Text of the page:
[This article was published in Times of India under a different title: Leeds Remembers its Forgotten War Hero.]
The Yorkshire Evening Post of 2nd June 1916 carried an obituary titled - "Leeds "Pals" lose an Indian Comrade. Private Sen is killed in Action."
Known as Jon or John Sen among contemporaries, Jogendra Nath Sen had caused as much stir when he volunteered to fight, as he has among present academicians and historians of Leeds. As part of the Legacies of War Centenary project of University of Leeds, which was also Sen's alma mater, fresh light has been thrown on him and his connections to the conflict. Earlier this year, BBC One (Yorkshire) featured Jogendra Nath in a segment of its Inside Out programme.
Laurie Milner's 'Leeds Pals', first published in 1993, makes the earliest reference of Pte Sen. In an interview with the author, a survivor from the battalion, Pte. Arthur Dalby said, "We had a Hindu in our hut, called Jon Sen, he was the best educated man in the battalion and he spoke about seven languages. Sen had arrived in Leeds in 1910 to study electrical engineering at the university. Little is known of his previous life save that he was born in Chandernagore in eastern India in 1887, lived there till his departure to England, and was survived by his widowed mother and an elder brother, who was a doctor."
When war broke out, Sen was working as an assistant engineer with Leeds Corporation Electric Lighting Station. He lived in Blackman Lane and was an enthusiastic chorister at the Mill Hill Unitarian Chapel (which still stands across the City Square opposite Leeds railway station), where he made friends. Photographs from the Liddle Collection of the University of Leeds show him relaxing with army companions during training in Colsterdale and in full uniform during a photo call, for what was officially known as the 15th Battalion, The Prince of Wales's Own (West Yorkshire Regiment).
Another shows him in the ship journeying from Egypt, their first post of duty, to France, where two months later on 22nd May, 1916 he lost his life in the Battle of Somme. In a poignant letter written home, Pte. Harold Burniston described, "We suffered a good many casualties...poor Jon Sen had been brought in killed. He was hit in the leg and neck by shrapnel and died almost immediately."
Pte. Sen was evidently well loved and respected by his compatriots. Pte. Dalby claimed that he was only turned down from an officer's post due to British military policy of the times. This did not deter Sen from joining as a private, the lone Indian in the all-white Yorkshire regiment. Probably, he was also the first Bengali to be killed in World War I.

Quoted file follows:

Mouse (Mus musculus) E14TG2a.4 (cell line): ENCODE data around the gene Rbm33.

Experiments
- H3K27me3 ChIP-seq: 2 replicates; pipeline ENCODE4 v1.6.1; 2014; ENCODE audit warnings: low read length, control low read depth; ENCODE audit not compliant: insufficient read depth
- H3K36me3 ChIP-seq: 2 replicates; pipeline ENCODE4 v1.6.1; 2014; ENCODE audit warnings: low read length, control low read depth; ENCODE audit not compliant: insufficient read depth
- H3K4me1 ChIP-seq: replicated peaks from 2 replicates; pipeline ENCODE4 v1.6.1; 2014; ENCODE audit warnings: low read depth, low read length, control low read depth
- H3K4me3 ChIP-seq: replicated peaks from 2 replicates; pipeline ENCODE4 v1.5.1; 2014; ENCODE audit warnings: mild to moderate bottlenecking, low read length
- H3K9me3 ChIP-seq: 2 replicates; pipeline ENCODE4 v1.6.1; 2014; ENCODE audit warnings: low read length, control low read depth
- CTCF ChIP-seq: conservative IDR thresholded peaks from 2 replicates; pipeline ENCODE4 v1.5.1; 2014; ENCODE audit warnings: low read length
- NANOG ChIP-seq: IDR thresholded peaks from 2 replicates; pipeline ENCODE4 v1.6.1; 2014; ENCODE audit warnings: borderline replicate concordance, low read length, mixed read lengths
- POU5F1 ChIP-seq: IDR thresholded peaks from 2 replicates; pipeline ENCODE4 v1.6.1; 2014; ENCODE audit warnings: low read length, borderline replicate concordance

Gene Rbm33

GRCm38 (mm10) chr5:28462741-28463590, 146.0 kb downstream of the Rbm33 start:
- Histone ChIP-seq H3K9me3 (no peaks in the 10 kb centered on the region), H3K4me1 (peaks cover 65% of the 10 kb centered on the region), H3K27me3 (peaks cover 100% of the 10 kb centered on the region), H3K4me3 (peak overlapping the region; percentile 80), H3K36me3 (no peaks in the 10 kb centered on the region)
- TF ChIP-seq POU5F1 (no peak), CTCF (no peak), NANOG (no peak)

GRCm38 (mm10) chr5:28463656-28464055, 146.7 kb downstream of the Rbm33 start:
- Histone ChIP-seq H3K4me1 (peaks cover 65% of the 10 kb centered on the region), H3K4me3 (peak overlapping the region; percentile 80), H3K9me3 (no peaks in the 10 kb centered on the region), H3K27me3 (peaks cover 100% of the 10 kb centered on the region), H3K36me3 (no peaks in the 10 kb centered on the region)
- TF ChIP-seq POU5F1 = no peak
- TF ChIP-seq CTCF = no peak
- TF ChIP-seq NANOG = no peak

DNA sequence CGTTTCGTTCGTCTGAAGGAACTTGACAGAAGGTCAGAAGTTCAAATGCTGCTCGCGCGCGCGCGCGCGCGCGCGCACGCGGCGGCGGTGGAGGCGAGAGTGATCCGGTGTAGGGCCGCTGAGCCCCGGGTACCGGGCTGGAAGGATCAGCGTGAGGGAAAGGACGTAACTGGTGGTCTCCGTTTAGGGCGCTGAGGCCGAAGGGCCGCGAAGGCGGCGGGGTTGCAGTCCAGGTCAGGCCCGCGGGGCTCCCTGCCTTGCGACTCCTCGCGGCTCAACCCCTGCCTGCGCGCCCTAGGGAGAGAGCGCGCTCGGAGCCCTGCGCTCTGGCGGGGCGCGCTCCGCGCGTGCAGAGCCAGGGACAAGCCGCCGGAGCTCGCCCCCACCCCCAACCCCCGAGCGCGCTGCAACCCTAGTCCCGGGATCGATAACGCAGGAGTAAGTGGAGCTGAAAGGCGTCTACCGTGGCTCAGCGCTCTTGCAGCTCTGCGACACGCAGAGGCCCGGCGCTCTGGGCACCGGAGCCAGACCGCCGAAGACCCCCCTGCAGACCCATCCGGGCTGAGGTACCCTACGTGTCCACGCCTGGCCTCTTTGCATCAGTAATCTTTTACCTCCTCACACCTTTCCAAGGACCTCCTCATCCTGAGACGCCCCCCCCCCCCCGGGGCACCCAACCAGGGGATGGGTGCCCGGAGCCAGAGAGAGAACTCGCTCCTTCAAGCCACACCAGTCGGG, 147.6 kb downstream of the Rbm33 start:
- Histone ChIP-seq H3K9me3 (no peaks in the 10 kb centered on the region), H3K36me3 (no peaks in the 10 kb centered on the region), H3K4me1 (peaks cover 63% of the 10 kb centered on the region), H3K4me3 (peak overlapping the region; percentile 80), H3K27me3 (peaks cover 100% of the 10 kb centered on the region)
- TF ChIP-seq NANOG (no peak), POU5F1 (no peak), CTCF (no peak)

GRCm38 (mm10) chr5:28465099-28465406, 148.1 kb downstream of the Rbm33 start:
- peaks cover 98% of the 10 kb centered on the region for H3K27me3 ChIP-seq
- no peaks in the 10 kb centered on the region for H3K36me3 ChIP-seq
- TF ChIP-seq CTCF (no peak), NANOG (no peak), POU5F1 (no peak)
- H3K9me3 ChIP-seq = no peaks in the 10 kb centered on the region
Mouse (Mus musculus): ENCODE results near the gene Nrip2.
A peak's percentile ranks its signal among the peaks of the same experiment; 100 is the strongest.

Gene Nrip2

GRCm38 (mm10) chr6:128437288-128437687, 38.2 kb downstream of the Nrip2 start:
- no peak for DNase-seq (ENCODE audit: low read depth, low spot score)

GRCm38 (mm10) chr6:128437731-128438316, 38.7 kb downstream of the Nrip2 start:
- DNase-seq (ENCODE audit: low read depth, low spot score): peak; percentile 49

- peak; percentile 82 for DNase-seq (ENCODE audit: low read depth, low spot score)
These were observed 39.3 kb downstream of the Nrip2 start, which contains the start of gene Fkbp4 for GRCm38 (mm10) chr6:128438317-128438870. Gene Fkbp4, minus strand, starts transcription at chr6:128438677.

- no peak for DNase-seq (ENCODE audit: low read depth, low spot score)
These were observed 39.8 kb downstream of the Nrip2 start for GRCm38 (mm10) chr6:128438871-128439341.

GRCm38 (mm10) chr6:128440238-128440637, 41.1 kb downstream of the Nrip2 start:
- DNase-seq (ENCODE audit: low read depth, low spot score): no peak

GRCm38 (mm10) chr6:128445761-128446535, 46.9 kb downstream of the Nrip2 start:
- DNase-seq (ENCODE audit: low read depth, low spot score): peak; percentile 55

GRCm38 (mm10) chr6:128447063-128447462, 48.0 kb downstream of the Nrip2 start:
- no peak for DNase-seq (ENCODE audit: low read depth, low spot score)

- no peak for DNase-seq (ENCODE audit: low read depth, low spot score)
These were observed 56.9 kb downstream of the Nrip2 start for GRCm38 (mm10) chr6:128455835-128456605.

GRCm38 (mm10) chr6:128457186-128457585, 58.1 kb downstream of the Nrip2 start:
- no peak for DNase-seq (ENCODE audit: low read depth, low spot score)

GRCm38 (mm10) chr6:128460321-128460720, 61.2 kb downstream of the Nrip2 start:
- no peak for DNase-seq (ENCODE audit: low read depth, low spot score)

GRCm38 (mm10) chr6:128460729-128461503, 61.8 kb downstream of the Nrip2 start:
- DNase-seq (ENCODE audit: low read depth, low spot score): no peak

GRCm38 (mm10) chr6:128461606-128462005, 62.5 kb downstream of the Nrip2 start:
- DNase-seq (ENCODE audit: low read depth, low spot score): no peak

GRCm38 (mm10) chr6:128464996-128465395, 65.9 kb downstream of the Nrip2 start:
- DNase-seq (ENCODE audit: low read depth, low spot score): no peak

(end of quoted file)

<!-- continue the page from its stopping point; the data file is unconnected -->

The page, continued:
"His loss is felt very much through the whole of the company. He always showed himself to be a keen and upright soldier, and myself and the officers of the company thought a great deal of him," wrote his commanding officer.
Pte. Sen is buried in the Sucrerie Military Cemetery at Colincamps, France. His name appears on both the University of Leeds and Mill Hill Unitarian Chapel war memorials. His personal belongings were sent to his brother and later donated to the Institut de Chandernagore, where they are exhibited.
Why an Indian-origin French citizen - Chandernagore was a French colony during the British rule - a young engineer with a promising career, should feel compelled to volunteer in what many present day Indians dismiss as "Whose war was it, anyway?" is a puzzle yet unsolved. Unlike later soldier poets and writers, Sen did not leave behind any journals and letters; or if he had, these have not survived.
Perhaps his actions indicate how well integrated he was to the Leeds community and its charged ethos at the time.
While Pte. Jogendra Nath Sen is largely unknown in his home land his adopted city celebrates his bravery. As community historian, David Stowe, puts it, "A Bengali by birth - he was also a son of Leeds."
[Acknowledgements: Gareth Dant, University of Leeds Press Office, Alison Fell, David Stowe, Jo James, Rila Mukherjee, Arup Ganguly, Institut de Chandernagore.]